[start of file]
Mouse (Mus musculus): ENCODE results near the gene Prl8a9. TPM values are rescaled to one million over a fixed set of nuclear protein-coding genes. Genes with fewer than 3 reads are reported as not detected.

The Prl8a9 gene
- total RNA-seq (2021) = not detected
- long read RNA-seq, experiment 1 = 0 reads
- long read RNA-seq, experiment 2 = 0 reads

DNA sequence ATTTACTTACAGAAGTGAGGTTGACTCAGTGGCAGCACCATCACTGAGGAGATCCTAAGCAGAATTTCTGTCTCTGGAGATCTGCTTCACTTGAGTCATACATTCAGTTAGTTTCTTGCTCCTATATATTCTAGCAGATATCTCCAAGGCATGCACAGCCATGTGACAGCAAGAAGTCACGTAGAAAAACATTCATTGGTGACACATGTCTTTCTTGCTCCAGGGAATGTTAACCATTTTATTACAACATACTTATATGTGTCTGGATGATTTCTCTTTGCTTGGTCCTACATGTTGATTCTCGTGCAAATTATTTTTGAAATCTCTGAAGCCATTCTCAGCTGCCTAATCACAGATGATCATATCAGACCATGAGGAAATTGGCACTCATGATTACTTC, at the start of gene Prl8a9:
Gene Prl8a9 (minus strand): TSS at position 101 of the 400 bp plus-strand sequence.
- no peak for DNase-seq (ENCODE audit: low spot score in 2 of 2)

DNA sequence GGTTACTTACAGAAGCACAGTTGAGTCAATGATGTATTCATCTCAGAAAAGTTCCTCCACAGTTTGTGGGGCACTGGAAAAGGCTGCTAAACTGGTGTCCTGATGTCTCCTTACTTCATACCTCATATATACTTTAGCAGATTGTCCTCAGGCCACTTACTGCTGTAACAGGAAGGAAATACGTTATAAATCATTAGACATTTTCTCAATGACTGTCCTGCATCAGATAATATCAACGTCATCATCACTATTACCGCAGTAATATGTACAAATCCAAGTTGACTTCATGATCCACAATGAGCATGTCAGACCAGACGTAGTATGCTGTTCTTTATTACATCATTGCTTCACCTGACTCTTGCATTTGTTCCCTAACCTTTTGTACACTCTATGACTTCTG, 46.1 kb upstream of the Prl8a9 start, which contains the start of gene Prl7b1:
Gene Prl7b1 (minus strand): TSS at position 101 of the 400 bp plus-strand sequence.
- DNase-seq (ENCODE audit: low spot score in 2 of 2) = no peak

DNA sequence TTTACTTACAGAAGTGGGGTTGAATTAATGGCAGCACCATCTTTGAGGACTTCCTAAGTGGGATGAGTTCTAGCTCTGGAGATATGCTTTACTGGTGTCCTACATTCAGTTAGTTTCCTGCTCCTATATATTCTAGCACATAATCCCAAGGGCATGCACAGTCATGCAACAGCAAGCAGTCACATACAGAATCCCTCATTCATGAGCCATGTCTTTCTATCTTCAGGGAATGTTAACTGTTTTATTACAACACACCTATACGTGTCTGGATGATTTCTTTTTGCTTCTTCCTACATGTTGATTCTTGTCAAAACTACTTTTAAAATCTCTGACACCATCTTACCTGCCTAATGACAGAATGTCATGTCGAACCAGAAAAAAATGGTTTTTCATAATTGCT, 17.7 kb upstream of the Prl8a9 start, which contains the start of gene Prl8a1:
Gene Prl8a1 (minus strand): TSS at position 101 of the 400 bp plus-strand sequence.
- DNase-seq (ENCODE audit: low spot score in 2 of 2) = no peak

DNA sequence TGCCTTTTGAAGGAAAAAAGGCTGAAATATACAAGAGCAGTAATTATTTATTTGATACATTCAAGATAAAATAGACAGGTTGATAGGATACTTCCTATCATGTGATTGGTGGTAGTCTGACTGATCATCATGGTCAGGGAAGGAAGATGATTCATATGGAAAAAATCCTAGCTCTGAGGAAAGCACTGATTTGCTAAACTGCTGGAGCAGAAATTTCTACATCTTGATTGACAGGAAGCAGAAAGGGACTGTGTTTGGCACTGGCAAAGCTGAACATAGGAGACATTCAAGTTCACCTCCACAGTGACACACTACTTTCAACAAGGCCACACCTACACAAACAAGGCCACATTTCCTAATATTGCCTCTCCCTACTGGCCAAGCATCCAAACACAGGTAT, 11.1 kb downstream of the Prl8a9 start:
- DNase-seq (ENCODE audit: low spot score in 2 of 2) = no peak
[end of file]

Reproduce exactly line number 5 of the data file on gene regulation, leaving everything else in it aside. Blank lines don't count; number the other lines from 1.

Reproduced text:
- long read RNA-seq, experiment 2 = 0 reads